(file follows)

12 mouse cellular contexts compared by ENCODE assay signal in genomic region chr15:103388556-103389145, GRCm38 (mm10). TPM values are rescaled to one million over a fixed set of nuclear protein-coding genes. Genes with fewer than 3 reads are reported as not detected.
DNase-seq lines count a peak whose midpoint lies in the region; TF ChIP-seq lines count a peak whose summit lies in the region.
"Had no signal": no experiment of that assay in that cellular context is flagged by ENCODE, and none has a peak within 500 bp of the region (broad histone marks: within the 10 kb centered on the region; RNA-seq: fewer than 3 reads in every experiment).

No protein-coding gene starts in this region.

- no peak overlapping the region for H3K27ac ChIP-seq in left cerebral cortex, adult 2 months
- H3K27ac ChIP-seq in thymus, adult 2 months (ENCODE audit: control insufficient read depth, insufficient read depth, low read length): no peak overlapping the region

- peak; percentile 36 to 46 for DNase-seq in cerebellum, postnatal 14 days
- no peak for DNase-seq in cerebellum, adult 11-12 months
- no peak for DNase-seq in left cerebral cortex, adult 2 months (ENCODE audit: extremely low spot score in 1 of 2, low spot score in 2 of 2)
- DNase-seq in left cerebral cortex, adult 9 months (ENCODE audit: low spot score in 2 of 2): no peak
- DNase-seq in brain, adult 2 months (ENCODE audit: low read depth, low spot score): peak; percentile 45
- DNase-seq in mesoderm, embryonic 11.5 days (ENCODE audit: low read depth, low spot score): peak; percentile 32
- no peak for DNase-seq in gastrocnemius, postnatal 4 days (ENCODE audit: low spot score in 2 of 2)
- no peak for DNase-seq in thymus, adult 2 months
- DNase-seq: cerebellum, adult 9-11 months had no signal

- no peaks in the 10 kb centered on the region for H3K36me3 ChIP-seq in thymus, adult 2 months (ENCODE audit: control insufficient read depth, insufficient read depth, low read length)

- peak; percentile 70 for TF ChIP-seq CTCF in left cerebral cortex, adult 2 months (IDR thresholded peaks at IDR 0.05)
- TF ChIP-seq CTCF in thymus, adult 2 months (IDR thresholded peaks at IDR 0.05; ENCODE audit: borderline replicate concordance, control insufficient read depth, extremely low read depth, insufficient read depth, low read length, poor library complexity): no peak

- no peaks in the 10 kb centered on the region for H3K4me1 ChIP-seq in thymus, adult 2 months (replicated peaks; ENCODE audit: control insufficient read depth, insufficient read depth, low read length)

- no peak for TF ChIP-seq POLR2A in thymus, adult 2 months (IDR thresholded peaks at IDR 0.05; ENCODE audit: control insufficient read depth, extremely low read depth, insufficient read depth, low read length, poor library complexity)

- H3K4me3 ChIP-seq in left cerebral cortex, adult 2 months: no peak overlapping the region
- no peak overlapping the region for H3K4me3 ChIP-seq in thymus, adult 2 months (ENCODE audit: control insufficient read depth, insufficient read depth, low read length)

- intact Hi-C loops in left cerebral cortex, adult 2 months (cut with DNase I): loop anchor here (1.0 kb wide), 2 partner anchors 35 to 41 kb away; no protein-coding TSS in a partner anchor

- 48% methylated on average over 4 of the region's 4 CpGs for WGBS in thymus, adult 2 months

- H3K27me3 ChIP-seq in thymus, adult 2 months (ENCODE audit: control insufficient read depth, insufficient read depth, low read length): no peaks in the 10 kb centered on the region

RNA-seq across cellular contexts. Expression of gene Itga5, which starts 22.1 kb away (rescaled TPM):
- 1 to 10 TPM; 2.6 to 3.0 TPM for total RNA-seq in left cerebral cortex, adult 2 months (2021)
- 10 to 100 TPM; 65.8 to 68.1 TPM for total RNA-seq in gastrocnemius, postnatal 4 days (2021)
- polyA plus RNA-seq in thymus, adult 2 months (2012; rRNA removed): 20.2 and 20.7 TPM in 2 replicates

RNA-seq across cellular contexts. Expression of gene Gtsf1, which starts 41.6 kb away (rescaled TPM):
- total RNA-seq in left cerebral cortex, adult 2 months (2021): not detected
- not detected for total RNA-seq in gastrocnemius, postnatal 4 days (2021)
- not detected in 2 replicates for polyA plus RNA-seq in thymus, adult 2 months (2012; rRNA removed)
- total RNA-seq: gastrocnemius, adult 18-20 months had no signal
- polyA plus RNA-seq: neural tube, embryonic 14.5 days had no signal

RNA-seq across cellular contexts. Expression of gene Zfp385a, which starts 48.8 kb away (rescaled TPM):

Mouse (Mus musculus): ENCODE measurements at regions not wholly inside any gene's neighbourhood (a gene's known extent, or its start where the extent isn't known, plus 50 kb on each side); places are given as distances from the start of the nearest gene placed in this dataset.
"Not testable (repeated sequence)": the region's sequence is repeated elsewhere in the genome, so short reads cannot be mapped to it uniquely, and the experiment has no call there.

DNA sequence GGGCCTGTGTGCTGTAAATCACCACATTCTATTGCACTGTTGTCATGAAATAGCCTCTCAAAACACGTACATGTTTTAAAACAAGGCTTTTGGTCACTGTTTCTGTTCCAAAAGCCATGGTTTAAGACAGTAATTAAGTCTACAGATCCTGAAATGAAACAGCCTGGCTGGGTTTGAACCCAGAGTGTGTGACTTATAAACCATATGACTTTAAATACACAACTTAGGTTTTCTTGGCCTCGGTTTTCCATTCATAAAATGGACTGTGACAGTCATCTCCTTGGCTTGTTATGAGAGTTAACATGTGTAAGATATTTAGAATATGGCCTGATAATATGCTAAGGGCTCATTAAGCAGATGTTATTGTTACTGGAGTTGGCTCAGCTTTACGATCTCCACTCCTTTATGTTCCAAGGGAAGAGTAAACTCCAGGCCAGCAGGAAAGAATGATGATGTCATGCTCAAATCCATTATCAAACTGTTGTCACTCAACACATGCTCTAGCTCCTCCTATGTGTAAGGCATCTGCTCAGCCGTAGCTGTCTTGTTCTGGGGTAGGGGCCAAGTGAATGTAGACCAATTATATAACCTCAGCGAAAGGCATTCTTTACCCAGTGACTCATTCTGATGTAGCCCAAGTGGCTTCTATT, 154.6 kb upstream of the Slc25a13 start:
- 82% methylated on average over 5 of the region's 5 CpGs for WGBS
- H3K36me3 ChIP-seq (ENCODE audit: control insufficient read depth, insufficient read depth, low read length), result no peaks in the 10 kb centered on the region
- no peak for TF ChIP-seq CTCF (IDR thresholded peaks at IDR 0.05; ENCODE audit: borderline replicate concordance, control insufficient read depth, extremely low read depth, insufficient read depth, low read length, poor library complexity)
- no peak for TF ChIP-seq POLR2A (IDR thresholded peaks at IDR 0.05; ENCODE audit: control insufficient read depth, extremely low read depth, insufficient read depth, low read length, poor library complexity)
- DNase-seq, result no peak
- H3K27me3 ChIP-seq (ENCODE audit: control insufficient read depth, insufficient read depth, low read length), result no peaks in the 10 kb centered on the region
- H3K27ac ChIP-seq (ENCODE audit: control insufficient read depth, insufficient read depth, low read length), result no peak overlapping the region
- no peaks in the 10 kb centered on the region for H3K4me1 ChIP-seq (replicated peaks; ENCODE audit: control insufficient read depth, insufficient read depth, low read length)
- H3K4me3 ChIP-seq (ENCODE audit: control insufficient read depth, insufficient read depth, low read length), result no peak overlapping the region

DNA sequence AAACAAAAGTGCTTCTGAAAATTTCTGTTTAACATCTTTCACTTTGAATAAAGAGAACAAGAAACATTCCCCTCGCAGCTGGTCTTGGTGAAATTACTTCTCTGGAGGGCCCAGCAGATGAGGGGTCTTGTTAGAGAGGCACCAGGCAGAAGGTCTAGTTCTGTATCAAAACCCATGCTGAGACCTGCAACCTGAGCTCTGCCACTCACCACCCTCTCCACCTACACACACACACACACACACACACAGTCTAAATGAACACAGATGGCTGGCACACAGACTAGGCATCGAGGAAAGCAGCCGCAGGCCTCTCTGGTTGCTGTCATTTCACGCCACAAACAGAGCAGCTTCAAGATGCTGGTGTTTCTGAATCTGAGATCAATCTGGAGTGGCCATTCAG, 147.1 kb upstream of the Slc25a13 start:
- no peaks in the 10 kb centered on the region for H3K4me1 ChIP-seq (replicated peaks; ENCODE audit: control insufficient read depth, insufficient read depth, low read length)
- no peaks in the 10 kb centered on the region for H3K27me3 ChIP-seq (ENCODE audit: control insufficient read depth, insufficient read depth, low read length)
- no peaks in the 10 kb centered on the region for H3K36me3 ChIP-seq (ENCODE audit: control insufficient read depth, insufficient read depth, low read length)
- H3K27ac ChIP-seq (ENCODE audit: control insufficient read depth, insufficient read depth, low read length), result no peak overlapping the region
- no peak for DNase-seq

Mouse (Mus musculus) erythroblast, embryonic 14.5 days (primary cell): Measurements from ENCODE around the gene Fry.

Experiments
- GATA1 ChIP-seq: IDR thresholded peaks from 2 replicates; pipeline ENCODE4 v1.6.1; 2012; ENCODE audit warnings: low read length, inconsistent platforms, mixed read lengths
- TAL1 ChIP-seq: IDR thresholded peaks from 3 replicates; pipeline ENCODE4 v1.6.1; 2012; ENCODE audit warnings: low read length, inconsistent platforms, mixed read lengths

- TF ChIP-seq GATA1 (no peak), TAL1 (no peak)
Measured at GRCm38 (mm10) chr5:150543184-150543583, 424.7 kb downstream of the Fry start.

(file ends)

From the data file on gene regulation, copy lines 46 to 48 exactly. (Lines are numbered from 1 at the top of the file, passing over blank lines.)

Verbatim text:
- H3K27ac ChIP-seq (ENCODE audit: control insufficient read depth, insufficient read depth, low read length), result no peak overlapping the region
- no peaks in the 10 kb centered on the region for H3K4me1 ChIP-seq (replicated peaks; ENCODE audit: control insufficient read depth, insufficient read depth, low read length)
- H3K4me3 ChIP-seq (ENCODE audit: control insufficient read depth, insufficient read depth, low read length), result no peak overlapping the region